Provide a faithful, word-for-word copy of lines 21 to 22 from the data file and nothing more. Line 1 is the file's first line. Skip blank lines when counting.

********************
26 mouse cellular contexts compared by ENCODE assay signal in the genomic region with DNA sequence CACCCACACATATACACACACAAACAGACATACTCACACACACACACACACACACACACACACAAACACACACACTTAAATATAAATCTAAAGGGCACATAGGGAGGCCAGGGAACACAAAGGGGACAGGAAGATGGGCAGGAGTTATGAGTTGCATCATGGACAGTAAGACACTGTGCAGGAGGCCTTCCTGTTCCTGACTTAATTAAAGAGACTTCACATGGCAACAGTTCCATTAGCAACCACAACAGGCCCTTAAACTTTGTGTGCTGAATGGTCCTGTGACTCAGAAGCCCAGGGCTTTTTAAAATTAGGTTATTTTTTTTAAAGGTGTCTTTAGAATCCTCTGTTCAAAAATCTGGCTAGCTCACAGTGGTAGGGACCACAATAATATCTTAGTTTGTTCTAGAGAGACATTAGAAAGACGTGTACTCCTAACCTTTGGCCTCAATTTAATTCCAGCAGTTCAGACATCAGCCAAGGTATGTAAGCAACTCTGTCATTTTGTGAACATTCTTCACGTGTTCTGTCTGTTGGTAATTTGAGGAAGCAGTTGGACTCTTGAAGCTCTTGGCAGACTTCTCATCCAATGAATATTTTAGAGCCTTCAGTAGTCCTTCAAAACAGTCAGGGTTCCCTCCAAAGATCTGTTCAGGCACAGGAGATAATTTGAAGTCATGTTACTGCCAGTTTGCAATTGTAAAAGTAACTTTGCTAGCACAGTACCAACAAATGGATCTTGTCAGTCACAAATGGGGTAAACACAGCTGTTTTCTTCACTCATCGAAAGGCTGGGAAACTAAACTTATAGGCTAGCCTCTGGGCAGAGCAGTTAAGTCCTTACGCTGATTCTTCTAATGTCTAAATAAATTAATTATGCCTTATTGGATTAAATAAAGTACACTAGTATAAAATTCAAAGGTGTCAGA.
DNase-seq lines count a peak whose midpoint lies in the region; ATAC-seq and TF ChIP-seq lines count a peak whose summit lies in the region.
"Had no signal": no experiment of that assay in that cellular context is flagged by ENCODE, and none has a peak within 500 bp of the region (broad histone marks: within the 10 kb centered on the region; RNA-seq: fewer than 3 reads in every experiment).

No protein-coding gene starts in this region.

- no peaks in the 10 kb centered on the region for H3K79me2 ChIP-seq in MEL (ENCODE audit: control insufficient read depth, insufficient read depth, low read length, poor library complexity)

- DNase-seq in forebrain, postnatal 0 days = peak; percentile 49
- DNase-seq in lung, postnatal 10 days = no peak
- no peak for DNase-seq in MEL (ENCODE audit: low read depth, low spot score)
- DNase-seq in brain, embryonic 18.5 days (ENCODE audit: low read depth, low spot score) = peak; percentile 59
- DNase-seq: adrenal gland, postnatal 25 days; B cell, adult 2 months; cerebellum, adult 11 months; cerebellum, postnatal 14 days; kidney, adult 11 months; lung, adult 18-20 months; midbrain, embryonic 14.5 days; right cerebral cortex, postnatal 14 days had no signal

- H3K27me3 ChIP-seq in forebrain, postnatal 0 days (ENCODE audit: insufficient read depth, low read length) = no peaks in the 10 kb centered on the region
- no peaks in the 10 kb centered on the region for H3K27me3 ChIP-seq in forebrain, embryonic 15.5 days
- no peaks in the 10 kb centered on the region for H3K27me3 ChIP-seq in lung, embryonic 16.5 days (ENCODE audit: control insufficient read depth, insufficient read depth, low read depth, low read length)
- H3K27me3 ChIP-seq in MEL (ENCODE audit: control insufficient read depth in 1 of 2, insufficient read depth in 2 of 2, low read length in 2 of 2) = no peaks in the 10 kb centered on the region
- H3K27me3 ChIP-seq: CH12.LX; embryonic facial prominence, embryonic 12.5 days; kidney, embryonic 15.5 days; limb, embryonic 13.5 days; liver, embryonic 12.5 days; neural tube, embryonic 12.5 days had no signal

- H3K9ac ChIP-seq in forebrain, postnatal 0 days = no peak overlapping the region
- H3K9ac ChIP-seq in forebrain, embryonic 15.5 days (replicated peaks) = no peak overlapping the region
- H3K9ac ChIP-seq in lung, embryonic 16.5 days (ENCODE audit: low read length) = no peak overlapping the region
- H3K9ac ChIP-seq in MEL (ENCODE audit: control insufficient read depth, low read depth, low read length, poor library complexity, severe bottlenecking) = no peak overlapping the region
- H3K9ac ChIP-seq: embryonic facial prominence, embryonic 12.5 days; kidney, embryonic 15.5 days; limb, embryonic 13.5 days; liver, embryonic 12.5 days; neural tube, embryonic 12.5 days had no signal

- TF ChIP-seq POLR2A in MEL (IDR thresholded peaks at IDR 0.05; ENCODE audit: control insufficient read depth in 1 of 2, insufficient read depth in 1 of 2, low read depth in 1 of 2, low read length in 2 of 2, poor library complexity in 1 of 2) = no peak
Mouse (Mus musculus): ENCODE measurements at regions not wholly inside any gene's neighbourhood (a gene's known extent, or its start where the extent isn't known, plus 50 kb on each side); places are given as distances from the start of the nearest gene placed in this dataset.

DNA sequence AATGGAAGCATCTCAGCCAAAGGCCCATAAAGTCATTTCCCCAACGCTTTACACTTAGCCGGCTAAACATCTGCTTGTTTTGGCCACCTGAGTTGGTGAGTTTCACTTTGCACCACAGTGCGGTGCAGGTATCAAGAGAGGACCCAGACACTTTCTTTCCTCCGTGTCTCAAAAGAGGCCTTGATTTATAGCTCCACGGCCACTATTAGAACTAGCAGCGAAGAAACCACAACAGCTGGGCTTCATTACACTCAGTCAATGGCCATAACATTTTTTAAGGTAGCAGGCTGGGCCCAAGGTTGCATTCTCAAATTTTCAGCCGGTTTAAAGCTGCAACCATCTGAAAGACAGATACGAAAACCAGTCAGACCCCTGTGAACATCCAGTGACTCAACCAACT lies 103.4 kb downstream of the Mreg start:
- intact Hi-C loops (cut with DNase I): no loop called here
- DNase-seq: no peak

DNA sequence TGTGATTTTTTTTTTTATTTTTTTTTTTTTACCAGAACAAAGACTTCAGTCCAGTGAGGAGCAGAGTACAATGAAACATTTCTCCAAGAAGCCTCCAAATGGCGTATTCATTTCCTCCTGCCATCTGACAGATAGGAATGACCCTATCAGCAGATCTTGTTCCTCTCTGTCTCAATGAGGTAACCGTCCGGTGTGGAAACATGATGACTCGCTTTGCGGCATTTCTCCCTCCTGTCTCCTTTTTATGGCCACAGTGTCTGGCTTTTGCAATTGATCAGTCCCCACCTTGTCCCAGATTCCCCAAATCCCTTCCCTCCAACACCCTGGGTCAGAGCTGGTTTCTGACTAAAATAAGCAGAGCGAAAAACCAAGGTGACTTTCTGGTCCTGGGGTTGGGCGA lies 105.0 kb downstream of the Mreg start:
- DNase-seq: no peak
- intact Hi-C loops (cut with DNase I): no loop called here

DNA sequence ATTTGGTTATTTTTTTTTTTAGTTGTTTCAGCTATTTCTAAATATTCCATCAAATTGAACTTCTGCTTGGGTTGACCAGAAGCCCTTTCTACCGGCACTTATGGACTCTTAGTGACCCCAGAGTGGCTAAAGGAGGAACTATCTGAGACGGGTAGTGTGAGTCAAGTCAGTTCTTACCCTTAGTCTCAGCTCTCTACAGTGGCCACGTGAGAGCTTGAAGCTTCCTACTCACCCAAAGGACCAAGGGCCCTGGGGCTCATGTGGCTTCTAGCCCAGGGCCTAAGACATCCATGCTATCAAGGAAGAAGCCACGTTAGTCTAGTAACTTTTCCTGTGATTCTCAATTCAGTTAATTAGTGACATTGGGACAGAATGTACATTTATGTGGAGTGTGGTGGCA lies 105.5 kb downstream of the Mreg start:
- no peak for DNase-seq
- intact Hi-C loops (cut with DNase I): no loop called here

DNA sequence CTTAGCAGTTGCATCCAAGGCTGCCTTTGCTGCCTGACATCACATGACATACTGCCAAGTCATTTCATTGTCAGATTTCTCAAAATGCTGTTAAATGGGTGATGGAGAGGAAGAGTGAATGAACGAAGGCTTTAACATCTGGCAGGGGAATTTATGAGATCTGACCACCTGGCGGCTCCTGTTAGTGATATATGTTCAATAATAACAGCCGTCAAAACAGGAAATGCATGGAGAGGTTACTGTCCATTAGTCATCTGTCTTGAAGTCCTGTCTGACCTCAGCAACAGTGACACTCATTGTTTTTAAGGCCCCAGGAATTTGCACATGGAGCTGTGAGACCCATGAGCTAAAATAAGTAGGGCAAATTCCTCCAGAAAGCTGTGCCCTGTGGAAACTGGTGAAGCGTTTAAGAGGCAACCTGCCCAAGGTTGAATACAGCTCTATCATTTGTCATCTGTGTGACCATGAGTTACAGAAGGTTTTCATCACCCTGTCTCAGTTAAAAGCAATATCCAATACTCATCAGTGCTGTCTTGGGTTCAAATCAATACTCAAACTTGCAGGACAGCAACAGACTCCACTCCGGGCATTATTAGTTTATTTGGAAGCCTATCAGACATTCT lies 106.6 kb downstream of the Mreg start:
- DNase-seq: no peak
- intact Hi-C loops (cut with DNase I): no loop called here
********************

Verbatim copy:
- TF ChIP-seq POLR2A in MEL (IDR thresholded peaks at IDR 0.05; ENCODE audit: control insufficient read depth in 1 of 2, insufficient read depth in 1 of 2, low read depth in 1 of 2, low read length in 2 of 2, poor library complexity in 1 of 2) = no peak
Mouse (Mus musculus): ENCODE measurements at regions not wholly inside any gene's neighbourhood (a gene's known extent, or its start where the extent isn't known, plus 50 kb on each side); places are given as distances from the start of the nearest gene placed in this dataset.